Women working in Afghan government departments must cover up -- even with a blanket if necessary -- or they may lose their jobs, the Taliban's religious police said Tuesday.

Most women have been barred from their government jobs, since the Taliban retook power in August, though Afghanistan's new rulers claim they will be allowed to return once some conditions are in place -- such as segregated offices.

On Tuesday, the Ministry for the Promotion of Virtue and Prevention of Vice issued a statement saying women should not go to work unless they were properly covered, and they could be fired if they did not follow guidelines.

The ministry earned notoriety during the Taliban's first stint in power from 1996 to 2001 for policing the leadership's strict interpretation of Islam.

It was unclear why they issued Tuesday's statement, as most women in Afghanistan have always covered their heads in public -- with a loose shawl at least.

"They can follow the hijab the way they want," ministry spokesman Mohammad Sadeq Akif Muhajir told AFP when reached for clarification.

Most women have been barred from their government jobs since the Taliban retook power in Afghanistan in August
Most women have been barred from their government jobs since the Taliban retook power in Afghanistan in August AFP / WAKIL KOHSAR

But when asked if this meant they had to wear the all-covering burqa that the Taliban made compulsory during their previous rule, he demurred.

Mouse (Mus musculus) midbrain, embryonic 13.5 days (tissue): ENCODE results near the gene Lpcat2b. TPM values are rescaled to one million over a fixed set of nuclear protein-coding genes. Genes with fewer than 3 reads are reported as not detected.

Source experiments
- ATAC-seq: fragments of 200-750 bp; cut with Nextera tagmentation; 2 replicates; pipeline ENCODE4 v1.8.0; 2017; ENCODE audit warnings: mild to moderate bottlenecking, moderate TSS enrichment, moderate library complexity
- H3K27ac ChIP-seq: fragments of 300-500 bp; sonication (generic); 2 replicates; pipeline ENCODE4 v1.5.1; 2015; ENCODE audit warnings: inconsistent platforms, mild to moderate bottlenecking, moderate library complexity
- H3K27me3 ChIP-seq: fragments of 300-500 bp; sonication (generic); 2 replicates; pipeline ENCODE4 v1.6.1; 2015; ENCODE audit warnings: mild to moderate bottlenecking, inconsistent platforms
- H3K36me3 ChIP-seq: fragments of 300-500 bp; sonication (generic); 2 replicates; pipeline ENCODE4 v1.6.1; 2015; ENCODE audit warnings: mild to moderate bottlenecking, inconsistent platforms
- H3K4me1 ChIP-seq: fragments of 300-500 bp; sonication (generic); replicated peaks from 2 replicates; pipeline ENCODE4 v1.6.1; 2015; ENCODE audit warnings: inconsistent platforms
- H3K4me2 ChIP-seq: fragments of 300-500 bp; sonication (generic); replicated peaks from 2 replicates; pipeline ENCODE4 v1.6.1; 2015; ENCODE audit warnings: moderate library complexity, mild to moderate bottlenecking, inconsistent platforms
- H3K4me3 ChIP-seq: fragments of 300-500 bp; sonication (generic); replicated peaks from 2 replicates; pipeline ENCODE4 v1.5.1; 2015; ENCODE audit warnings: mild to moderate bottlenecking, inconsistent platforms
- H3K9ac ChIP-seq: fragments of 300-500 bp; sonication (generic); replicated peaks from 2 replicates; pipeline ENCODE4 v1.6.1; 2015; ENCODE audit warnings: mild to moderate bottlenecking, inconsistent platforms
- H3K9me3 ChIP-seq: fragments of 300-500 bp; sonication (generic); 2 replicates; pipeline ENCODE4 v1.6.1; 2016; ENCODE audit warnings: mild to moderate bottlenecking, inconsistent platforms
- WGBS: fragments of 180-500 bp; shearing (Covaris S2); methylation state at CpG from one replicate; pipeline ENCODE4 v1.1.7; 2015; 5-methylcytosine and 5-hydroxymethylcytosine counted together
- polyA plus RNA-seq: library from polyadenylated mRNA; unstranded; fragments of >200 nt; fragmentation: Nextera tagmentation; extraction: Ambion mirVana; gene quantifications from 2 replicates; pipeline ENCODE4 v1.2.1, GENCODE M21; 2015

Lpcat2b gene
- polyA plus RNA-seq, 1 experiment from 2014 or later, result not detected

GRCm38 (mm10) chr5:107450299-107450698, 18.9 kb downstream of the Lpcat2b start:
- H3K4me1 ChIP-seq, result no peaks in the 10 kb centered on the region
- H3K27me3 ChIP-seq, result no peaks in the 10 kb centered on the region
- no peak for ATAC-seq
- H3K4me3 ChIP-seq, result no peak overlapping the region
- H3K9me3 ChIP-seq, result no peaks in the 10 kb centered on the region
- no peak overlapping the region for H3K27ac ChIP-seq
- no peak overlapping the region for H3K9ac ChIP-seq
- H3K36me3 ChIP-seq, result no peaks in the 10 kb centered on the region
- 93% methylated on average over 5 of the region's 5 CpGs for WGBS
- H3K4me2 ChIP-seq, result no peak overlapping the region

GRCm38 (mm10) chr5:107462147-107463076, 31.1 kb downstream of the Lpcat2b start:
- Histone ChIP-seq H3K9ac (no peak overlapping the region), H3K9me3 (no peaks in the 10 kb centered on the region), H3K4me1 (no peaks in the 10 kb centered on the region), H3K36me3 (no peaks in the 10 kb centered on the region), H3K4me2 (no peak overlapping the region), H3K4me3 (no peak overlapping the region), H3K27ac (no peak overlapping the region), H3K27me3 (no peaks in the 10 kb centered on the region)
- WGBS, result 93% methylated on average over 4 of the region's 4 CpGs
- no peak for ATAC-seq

They can wear "any other sort of hijab, it is up to them, but they must (cover up) properly... even wear a blanket", he said.

During the Taliban's previous stint in power, a strict interpretation of Islam meant policing people's day-to-day habits, actions, and clothing.

Western clothing was prohibited, men were ordered not to shave, and people were thrashed if they did not hurry along to prayers.

Despite promising a softer version of their rule this time around, some strict prohibitions have crept back in -- including banning TV dramas featuring women unless they have an Islamic theme, and forbidding music in public.

There have been few national edicts issued, however, and regulations appear to have been introduced around the country based largely on the whim of local officials, or according to traditional customs in conservative areas.

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